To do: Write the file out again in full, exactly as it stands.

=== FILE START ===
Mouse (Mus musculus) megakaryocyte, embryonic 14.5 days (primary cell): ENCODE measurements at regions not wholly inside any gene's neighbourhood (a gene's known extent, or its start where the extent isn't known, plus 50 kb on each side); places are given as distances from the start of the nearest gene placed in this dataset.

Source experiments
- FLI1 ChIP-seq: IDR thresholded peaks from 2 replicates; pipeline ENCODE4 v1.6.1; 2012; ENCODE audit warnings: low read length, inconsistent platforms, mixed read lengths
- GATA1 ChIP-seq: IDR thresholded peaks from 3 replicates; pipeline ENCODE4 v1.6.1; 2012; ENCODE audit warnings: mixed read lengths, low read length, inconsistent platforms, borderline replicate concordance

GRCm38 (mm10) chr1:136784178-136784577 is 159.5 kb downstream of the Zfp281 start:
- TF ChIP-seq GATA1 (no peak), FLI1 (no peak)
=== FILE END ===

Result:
Mouse (Mus musculus) megakaryocyte, embryonic 14.5 days (primary cell): ENCODE measurements at regions not wholly inside any gene's neighbourhood (a gene's known extent, or its start where the extent isn't known, plus 50 kb on each side); places are given as distances from the start of the nearest gene placed in this dataset.

Source experiments
- FLI1 ChIP-seq: IDR thresholded peaks from 2 replicates; pipeline ENCODE4 v1.6.1; 2012; ENCODE audit warnings: low read length, inconsistent platforms, mixed read lengths
- GATA1 ChIP-seq: IDR thresholded peaks from 3 replicates; pipeline ENCODE4 v1.6.1; 2012; ENCODE audit warnings: mixed read lengths, low read length, inconsistent platforms, borderline replicate concordance

GRCm38 (mm10) chr1:136784178-136784577 is 159.5 kb downstream of the Zfp281 start:
- TF ChIP-seq GATA1 (no peak), FLI1 (no peak)